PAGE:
The bill would also have provided wide protections against discrimination for people advocating and holding views regarding the character of "traditional marriage" and provided binding directives to schools regarding the delivery of the Safe Schools or similar programs.

While the Patterson bill was seen as having no prospect of success, it was designed, as Brown put it, as "a blatant attempt to punch holes in discrimination law and introduce special privileges for religious conservatives".

On November 15, Paterson announced he would be withdrawing his bill, saying: “It is clear the majority of Senators believe my colleague Senator Dean Smith's bill is where we should start. I will now work constructively with my parliamentary colleagues over the coming weeks on amendments to ensure that the strongest possible protections for the freedoms of all Australians are enshrined in the final legislation.”


Attorney General George Brandis indicated on November 15 he would introduce an amendment to extend the right to conscientious objection to performing a marriage to all civil celebrants.

The Australian reported on November 16 that Treasurer Scott Morrison is leading efforts to incorporate into the Smith Bill Paterson's proposed protections for advocates of "traditional marriage" and for guaranteed "parental protections". These would require schools to inform parents of any discussions that might be expected to occur in class, "which parents might reasonably object to", about marriage, sexuality and gender, and enshrine the right for parents to withdraw their children from these classes.

While there are clearly the numbers in parliament to pass the Smith bill as it is, it seems odd, after a 13-year campaign to end discrimination in marriage and a survey that showed the majority of Australian voters support doing so, that the campaign would settle for legislation that not only accepts existing religious exemptions to anti-discrimination laws but goes further — without an attempt to push for a reduction in these exemptions.

More importantly, failing to maintain the pressure allows the most conservative forces inside and outside the Liberal Party to push for amendments that will dramatically expand the right of religious bigots to discriminate against the LGBTI community. They are using the threat of blowing up the party, a threat that contributed to the survey being held in the first place, to help build the numbers to pass these amendments.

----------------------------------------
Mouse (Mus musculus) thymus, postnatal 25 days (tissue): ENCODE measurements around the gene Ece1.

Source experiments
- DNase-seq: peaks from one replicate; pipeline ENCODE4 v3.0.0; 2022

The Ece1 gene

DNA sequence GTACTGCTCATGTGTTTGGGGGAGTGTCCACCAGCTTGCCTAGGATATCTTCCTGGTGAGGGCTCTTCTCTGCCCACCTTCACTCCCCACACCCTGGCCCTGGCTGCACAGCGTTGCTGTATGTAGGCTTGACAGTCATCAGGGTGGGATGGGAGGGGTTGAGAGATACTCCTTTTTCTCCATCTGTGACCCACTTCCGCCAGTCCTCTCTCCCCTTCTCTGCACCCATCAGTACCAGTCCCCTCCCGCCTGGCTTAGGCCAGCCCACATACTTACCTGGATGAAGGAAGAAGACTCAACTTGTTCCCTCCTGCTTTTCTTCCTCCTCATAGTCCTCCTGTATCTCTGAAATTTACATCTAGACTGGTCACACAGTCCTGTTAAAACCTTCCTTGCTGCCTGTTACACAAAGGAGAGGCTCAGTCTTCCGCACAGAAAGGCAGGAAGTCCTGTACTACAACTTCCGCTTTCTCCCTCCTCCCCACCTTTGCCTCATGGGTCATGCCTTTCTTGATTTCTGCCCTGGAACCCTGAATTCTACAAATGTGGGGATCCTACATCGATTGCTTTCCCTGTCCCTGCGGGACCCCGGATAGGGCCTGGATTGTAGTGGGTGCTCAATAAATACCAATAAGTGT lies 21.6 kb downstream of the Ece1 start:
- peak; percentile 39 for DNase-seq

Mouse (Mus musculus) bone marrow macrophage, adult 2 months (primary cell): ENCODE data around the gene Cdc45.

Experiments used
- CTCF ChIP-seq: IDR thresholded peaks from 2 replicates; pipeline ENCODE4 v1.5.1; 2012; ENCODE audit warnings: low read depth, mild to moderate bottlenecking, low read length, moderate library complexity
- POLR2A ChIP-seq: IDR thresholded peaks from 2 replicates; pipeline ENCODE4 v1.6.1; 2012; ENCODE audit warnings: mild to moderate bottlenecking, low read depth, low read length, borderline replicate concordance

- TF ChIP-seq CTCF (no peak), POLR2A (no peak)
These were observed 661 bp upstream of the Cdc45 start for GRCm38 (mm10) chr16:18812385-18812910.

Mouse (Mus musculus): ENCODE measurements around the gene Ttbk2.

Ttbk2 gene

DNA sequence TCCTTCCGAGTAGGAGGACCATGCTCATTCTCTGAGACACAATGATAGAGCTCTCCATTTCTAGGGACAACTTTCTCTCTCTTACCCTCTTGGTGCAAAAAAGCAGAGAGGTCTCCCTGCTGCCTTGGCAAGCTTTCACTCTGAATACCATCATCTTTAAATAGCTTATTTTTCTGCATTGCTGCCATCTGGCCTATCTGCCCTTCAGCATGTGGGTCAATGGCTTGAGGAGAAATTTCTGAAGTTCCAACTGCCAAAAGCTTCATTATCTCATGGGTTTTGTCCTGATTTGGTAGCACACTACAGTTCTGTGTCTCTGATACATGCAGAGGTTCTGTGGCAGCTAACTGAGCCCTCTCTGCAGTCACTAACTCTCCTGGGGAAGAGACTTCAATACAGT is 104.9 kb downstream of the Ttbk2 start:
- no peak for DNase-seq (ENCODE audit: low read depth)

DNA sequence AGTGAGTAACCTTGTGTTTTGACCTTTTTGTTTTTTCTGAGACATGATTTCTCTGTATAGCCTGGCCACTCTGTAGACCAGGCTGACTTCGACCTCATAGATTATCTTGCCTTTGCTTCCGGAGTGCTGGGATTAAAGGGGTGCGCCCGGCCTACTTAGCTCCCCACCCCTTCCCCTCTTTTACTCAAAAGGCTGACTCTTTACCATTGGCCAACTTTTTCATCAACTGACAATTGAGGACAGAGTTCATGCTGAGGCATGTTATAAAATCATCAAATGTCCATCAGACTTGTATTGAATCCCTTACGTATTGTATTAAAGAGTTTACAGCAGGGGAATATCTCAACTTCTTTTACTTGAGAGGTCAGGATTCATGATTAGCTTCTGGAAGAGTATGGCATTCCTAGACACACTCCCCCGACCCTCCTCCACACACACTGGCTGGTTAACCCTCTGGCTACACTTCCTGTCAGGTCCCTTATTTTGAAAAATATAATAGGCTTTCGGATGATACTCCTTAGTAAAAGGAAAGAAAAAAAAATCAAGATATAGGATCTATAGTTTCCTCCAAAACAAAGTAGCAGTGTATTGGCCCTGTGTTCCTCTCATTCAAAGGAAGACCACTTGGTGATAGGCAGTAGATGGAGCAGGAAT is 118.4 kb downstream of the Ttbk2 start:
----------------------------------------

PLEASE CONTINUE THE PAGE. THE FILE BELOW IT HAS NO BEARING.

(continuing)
Conservatives will also rely heavily on arguments that they are seeking to protect the rights of the 40% of the population who opposed any change to the Marriage Act. It is important that we continue to be in the streets to remind parliament that the overwhelming majority of Australians support real marriage equality.

Lisbeth Latham is a member of the Socialist Alliance
[This article was originally published in Green Left Weekly #1162]


Friday, November 10, 2017

Marriage equality: the fight is far from over

Lisbeth Latham

The results of the non-binding voluntary survey on same-sex marriage will be announced on November 15.

The Australian Bureau of Statistics estimated that by October 31, 12.3 million people (77% of the electorate) had returned their surveys – a much higher level of participation than initially expected.

This strong turnout has been viewed as favouring a Yes result in the survey. 

Irrespective of the outcome, we will need to continue to fight not only to achieve marriage equality but to combat the right's bigotry.

The survey was intended to eliminate marriage equality as a source of tension within the Coalition's party room and ensure that legislation was not put before parliament. The hope was that the survey would deliver a clear No vote.

The desire to avoid debating any legislation is reflected in the government's continued lack of clarity on what bill it will support in the event of a Yes majority.

The most likely bill – because it already has the support of Labor – is the private member's bill put forward by Western Australia Liberal senator Dean Smith in August.

The Smith bill expands significantly on existing religious exemptions in the Sex Discrimination Act. It would enable churches to refuse to marry gay and lesbian couples and civil marriage celebrants to register their objection to marrying same-sex couples.

It is objectionable that churches should be able to refuse to marry people on religious grounds. But to allow private citizens performing a secular marriage to do so sets a dangerous precedent in terms of legalising bigotry.

Smith has argued that his bill provides essential protection to "religious freedom". This refrain has been taken up by the Christian right in its campaign against marriage equality.